How I Lost The Miss Pageant Analysis

Improved Essays
In the essay “How I Lost the Junior Miss Pageant,” Cindy Bosely effectively uses different rhetorical techniques to expose the true darkness behind the workings of beauty pageants, even junior ones, and her simple country life. The story details how from a young age, Bosely watched the Miss America Pageant, participating as an independent judge, whiler her mother sat beside her and gave little commentary on what she thought of all the contestants. It was clear that her mother hoped she might be one day be the kind or pretty where boys liked her and she could win beauty pageants, even as Cindy grows older and her realizes that her daughter is not the particular kind of beautiful she had hoped. It’s when she turns seventeen that she is finally …show more content…
Which she, of course, loses. The story itself sounds quite simple, probably something many girls all around the world have experienced, but it's laced with something much more grim than meets the eye. Cindy Bosely does a really amazing job of creating this effect of descending into something darker and darker as the story goes on. It seems to start off pretty light hearted, just a girl and her mother and their small dream, but towards the last five paragraphs, Bosely starts revealing how cynical this whole process really is. “It’s a contest no one should want to win. Our mother should not have such dreams for us,” is a statement almost at the very end that sums up just how the author truly feels about the pageant. It is a contest based solely on shallowness and giving everyone what they want. A rich and pretty girl who’s dying to save the world somehow. Cindy Bosely was real, and in her essay she makes it clear that real is not what wins you beauty pageants. Even in town like her’s. The increasingly grim tone of the narration is also exemplified through how Bosely describes …show more content…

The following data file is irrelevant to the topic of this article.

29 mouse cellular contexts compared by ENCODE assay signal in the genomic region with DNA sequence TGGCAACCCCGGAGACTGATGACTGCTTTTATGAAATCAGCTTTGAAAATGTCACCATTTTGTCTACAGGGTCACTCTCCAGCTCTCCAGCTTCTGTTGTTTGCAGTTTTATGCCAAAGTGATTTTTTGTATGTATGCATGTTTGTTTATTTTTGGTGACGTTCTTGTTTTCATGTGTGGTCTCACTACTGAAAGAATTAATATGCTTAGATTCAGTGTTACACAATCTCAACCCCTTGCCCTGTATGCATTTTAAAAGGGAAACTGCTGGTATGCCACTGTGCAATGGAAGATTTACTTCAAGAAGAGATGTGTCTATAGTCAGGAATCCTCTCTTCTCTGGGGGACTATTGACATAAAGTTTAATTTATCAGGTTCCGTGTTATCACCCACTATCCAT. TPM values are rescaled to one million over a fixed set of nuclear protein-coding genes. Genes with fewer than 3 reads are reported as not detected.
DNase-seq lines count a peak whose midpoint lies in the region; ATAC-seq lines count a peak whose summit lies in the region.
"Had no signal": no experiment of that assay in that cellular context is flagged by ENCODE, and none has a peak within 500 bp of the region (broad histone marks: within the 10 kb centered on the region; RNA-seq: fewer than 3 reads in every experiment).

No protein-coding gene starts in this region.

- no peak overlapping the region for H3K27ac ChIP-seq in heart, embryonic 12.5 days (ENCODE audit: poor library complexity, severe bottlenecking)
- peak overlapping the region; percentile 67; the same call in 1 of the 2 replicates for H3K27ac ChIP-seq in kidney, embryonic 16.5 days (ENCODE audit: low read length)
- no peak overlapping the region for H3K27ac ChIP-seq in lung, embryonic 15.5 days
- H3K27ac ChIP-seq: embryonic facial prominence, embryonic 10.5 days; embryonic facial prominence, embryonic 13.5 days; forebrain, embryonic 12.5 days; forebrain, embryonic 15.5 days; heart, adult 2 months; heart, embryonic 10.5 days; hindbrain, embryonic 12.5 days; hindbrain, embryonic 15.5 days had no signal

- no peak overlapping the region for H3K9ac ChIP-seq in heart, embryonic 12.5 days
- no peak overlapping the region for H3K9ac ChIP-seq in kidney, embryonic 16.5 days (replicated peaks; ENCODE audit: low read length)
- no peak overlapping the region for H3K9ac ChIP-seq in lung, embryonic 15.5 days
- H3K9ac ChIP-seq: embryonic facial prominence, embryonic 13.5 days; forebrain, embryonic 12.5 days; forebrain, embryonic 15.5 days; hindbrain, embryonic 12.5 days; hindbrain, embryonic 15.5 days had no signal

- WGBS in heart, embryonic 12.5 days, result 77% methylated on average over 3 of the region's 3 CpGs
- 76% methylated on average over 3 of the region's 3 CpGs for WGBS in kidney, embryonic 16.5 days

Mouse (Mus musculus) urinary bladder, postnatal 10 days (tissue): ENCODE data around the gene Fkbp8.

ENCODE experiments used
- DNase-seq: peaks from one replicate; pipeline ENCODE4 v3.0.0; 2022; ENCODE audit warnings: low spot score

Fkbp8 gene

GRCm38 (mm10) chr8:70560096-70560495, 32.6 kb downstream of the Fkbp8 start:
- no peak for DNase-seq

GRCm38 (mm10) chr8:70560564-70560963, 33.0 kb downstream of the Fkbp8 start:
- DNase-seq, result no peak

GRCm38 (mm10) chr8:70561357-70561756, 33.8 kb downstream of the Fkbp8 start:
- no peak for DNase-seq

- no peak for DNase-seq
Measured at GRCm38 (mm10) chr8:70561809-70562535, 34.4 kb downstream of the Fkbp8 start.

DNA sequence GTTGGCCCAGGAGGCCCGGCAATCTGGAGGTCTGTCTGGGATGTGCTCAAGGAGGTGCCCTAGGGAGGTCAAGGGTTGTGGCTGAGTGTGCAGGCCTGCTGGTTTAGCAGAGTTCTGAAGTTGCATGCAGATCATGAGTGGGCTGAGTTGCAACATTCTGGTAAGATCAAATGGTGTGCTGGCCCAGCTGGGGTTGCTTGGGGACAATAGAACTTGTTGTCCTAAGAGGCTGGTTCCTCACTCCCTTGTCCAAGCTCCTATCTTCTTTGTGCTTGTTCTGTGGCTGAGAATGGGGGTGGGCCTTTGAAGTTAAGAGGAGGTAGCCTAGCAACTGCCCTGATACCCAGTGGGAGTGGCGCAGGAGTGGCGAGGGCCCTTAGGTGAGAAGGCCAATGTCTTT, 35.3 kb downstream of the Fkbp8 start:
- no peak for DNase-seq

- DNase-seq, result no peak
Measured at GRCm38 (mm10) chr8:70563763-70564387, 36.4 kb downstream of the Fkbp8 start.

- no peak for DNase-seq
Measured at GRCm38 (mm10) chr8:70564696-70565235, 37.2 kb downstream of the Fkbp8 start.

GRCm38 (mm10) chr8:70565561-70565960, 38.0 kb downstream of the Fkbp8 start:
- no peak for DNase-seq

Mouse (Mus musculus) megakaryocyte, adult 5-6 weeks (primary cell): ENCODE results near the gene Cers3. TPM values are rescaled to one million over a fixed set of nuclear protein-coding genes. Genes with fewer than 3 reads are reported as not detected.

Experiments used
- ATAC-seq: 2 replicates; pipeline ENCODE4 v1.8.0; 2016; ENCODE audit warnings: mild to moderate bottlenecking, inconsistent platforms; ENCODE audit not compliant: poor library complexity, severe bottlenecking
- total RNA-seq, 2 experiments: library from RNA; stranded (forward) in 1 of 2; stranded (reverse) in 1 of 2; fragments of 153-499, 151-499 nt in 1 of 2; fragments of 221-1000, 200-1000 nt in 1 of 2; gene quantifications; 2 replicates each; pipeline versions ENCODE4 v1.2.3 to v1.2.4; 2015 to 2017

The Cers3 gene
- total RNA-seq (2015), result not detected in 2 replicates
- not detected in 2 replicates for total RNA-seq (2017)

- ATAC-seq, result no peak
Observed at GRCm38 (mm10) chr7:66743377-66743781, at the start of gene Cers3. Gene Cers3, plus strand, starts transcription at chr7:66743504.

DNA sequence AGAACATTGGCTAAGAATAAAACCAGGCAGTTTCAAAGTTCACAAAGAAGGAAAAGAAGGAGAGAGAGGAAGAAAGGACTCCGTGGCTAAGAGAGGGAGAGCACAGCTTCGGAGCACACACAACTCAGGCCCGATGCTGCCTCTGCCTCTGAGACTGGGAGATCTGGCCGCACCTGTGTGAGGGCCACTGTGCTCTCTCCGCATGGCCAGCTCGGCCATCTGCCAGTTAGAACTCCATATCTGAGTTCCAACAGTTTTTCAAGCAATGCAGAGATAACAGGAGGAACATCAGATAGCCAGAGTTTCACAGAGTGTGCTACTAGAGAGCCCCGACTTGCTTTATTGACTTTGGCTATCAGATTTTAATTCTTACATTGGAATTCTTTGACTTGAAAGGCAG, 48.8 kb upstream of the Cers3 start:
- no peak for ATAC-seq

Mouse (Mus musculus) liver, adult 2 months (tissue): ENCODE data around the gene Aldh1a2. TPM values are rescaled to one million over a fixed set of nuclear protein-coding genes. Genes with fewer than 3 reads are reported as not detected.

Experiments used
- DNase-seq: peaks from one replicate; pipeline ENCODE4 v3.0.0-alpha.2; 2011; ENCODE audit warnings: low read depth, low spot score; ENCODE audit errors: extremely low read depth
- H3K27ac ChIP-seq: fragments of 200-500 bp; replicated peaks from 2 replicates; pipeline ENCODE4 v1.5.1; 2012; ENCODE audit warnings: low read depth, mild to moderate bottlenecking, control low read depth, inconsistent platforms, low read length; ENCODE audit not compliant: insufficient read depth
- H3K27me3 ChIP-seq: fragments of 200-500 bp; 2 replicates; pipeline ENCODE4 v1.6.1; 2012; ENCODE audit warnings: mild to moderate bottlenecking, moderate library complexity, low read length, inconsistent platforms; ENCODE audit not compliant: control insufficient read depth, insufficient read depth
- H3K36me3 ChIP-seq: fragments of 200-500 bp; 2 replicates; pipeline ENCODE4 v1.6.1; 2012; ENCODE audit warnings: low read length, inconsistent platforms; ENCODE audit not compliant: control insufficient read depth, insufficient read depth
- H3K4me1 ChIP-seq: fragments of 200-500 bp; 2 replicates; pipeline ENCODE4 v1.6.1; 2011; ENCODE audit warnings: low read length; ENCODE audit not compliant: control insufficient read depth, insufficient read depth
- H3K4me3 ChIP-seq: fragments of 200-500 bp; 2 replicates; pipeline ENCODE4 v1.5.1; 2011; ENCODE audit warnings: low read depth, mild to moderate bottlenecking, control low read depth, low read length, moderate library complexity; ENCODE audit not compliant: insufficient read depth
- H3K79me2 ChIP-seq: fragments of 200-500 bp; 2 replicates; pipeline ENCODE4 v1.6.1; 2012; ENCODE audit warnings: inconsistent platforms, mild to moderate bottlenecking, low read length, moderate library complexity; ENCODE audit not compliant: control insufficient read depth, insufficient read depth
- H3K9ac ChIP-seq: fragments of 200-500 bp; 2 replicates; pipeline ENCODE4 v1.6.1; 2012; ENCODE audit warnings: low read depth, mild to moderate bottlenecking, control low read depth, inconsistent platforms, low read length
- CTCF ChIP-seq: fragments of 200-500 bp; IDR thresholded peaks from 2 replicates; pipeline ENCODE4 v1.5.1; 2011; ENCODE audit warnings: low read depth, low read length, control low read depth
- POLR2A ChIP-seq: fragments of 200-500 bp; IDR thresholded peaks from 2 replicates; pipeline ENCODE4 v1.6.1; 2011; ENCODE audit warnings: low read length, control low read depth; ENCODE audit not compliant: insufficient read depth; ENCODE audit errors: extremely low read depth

Towards the end, Bosely states, “...you hide away from the world until your self grows strong enough to break you out, and then you leave and you pray for your mother’s loneliness and you spend your life learning to come to terms with yours own, and you are smart and willful and strong, and you don’t ever have to draw another chart before the pageant begins.” The quote details Cindy Bosely’s own journey as she comes to terms with who she is and learns to love herself. Maybe her mother is right, maybe she’s chubby and not the kind of pretty that boys like, but she is so much more. Bosely doesn’t just want to spread the message of her dislike for pageants, she wants to spread a message of realizing that there is so many more important details about a person than simply the way they look, how much money they have, and whether or not they know how to tell people what they want to

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